Balthasar Hubmaier (born around 1480) was martyred on March 10, 1528. Hubmaier was trained in Roman Catholic theology on the eve of the Reformation, earning a doctorate with the Johann Eck who would later be on the front line of attacking Luther. He became convinced of Protestant doctrines and allied himself with the Zwinglians at Zurich. As he continued his studies, he became convinced that water baptism is for adult believers, not babies.
It’s hard to remember how radical this view, believer’s baptism, was considered to be back in the sixteenth century. If you became “baptist,” you were considered not just doctrinally wrong or unpopular, but a positive danger to the foundations of civic order in Christendom: an enemy of the state. The Roman Catholic church and the Protestant churches agreed that you should repent or die; the best you could hope for was exile from established civilization. Hubmaier himself had the distinction of being imprisoned and tortured in Zwingli’s Zurich as well as in Catholic Vienna.
When placed on trial, Hubmaier prepared a careful statement that emphasized the common beliefs held by all Christians. But he was burned at the stake for the handful of points that deviated from the consensus of the day.
Conventional wisdom says that the anabaptists were simple folk with a practical mentality, more inclined to live a Christ-like life than to theologize much. We don’t usually look for academically-trained theologians among the early anabaptist groups, because there aren’t many there to find. But Hubmaier is the exception, and his writings reveal a mind of uncommon scope and insight. As an instance, look how sagaciously he sets up his teaching about Christian conduct in his treatise on the freedom of the will:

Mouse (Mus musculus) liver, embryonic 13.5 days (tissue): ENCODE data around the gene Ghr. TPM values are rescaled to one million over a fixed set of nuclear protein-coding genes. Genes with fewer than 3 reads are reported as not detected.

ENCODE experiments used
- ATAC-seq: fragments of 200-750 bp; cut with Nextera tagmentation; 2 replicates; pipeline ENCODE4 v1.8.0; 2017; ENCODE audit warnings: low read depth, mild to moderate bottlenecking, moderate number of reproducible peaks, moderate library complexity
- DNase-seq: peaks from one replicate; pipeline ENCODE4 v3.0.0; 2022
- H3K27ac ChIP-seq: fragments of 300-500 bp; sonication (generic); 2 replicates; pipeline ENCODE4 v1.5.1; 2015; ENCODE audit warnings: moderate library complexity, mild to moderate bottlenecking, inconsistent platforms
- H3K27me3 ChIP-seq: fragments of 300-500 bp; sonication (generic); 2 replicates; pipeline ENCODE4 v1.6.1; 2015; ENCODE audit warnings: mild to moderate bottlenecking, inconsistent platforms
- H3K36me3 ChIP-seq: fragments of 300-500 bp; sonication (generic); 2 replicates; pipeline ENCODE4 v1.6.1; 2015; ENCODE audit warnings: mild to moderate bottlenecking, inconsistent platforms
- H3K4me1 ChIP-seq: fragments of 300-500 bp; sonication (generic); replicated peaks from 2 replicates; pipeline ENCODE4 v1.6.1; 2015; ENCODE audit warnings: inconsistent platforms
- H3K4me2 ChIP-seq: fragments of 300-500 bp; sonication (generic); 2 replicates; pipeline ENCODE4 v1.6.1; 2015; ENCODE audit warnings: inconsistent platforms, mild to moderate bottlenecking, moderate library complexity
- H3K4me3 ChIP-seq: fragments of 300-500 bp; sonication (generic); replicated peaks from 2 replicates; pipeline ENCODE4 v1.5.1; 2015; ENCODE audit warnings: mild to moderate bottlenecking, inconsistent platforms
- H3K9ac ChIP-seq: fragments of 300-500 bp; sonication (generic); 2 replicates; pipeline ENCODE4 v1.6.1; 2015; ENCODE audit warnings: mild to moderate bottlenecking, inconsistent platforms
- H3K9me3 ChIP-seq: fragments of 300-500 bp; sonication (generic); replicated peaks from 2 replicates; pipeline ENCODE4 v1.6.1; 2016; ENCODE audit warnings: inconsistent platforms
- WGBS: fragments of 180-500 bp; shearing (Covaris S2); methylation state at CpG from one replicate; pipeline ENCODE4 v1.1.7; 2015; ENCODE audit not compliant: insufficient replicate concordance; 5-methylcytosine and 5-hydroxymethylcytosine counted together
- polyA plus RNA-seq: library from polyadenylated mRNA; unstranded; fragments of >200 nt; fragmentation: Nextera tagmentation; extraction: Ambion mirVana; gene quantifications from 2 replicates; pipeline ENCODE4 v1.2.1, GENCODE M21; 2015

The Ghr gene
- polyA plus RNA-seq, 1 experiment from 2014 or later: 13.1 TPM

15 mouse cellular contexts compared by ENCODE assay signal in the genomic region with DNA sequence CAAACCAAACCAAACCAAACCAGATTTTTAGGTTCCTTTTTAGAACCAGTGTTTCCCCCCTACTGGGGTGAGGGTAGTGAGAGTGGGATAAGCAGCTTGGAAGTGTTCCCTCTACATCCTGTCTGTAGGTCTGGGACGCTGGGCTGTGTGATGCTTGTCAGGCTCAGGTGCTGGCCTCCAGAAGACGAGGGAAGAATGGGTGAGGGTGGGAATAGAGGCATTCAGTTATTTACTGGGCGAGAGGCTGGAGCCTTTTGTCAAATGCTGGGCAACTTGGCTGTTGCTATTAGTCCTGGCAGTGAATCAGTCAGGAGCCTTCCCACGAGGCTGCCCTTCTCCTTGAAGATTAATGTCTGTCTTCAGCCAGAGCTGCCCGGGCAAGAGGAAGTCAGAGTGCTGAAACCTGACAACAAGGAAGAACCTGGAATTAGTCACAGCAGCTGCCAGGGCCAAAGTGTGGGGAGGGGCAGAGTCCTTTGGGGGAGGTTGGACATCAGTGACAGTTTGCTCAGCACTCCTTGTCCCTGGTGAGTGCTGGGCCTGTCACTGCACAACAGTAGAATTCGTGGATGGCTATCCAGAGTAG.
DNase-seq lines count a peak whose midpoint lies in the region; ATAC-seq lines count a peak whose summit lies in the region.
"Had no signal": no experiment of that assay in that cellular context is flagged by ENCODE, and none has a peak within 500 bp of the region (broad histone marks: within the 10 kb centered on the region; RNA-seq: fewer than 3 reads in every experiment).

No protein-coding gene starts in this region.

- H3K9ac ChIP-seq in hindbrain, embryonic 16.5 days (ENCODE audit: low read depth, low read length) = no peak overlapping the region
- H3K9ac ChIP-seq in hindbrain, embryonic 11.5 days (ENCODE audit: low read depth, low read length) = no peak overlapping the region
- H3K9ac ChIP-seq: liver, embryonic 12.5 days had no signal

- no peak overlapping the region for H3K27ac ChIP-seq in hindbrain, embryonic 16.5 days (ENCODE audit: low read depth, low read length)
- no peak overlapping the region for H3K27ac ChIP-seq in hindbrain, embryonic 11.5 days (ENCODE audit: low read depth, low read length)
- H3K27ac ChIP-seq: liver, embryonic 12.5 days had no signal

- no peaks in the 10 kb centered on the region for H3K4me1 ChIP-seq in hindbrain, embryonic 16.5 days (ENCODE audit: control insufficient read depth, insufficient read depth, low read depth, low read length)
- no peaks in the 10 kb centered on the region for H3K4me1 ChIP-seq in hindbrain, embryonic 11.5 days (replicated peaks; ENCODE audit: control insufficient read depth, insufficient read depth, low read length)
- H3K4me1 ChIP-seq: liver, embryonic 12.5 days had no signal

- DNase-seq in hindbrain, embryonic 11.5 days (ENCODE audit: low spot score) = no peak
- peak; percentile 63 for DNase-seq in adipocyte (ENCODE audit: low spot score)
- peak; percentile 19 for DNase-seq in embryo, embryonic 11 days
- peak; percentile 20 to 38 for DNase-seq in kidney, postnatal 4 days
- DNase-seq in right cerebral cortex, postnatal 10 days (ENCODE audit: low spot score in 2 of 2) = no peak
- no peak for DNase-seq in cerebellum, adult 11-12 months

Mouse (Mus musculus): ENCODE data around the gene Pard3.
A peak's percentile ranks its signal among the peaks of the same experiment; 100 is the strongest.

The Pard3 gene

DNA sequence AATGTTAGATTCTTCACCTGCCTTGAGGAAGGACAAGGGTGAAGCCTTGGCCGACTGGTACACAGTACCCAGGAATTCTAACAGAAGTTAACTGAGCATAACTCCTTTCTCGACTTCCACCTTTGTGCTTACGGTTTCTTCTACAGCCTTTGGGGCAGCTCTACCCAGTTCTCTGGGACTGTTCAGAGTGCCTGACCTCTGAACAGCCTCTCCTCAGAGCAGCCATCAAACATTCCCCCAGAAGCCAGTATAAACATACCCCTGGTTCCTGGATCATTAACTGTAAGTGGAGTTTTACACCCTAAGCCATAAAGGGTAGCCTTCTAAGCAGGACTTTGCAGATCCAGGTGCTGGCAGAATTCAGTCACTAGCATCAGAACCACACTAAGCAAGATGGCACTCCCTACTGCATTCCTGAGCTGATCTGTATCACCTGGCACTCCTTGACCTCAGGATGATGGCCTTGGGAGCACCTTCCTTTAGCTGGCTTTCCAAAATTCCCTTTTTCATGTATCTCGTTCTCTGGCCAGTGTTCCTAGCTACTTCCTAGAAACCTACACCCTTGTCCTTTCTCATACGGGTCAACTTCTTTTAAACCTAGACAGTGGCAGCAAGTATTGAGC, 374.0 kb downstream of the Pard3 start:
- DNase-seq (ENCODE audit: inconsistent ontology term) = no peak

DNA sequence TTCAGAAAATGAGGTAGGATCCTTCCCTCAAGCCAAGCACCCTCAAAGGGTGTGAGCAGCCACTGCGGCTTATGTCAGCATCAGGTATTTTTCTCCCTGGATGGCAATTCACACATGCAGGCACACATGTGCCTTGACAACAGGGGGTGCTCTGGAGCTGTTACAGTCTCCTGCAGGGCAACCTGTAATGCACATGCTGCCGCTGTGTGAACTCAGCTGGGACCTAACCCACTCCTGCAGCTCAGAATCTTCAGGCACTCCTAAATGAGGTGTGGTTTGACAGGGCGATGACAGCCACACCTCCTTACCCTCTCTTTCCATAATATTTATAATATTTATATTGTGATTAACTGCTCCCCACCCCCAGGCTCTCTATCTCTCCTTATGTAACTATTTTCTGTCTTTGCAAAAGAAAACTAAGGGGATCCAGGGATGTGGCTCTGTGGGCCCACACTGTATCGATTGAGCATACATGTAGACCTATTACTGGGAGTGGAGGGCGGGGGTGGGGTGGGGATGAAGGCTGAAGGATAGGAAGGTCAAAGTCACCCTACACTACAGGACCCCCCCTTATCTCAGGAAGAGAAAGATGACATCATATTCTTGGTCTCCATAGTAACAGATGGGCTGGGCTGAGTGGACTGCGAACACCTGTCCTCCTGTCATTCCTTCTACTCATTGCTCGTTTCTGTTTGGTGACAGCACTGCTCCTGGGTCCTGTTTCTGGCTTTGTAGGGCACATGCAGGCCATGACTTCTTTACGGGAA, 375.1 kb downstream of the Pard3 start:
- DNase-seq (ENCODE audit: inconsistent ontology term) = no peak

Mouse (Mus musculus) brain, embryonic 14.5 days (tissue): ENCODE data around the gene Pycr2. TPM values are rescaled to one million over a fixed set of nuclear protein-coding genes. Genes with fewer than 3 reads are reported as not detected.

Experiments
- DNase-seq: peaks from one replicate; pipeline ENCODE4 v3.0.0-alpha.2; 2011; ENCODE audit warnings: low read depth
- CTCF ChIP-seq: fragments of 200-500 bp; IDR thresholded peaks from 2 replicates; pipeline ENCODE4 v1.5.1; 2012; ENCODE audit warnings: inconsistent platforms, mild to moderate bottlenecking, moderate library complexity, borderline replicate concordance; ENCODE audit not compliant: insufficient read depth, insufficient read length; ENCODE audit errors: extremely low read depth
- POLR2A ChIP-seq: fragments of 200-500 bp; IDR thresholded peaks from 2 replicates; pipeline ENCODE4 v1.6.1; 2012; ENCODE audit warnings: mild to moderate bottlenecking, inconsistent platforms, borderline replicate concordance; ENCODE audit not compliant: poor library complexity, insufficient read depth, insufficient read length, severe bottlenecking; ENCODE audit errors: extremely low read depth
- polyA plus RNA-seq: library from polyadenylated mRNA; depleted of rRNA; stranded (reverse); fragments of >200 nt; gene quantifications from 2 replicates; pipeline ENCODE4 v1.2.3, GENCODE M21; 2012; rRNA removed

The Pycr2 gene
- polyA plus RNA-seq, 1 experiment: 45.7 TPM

Though for some years now great zeal and diligence have been expended to make known the gospel to all creatures, yet I find several people who, alas, have up to now really learned and grabbed only two articles from all the preaching. The first is, as they say: “We believe, faith saves us.” The other: “We cannot do anything good, God works in us the willing and doing, we have no free will.” Now such assertions are only half-truths, from which also one can gain nothing more than half a judgment. Therefore, whoever makes up a complete evaluation from these and does not lay on the scale the opposing passages of Scripture, for him the half-truth is far more harmful than an outright lie, when the half-truth is believed and sold by its appearance for a whole truth. Hence come all sects, quarrels, and heresies, when one makes patchwork of the Scriptures, not putting together the opposing Scriptures and uniting them both in a final conclusion. … It is under just the cloak of these aforementioned half-truths that all sorts of wickedness, unfaithfulness, and unrighteousness have completely gotten the upper hand. …All this takes place, sad to say, under the appearance of the gospel… Indeed, I have heard from many people that for along time they have not prayed, nor fasted, nor given alms because their priests tell how their works are of no avail before god and therefore they at once let them go.
Hubmaier was the exception in at least one other way: He stands out from most early anabaptists for his rejection of absolute pacificism.
His works are well worth reading, though his life ended too soon and he was compelled to write too much about believer’s baptism, to the neglect of the many other Christian doctrines of which he would have been an able expositor.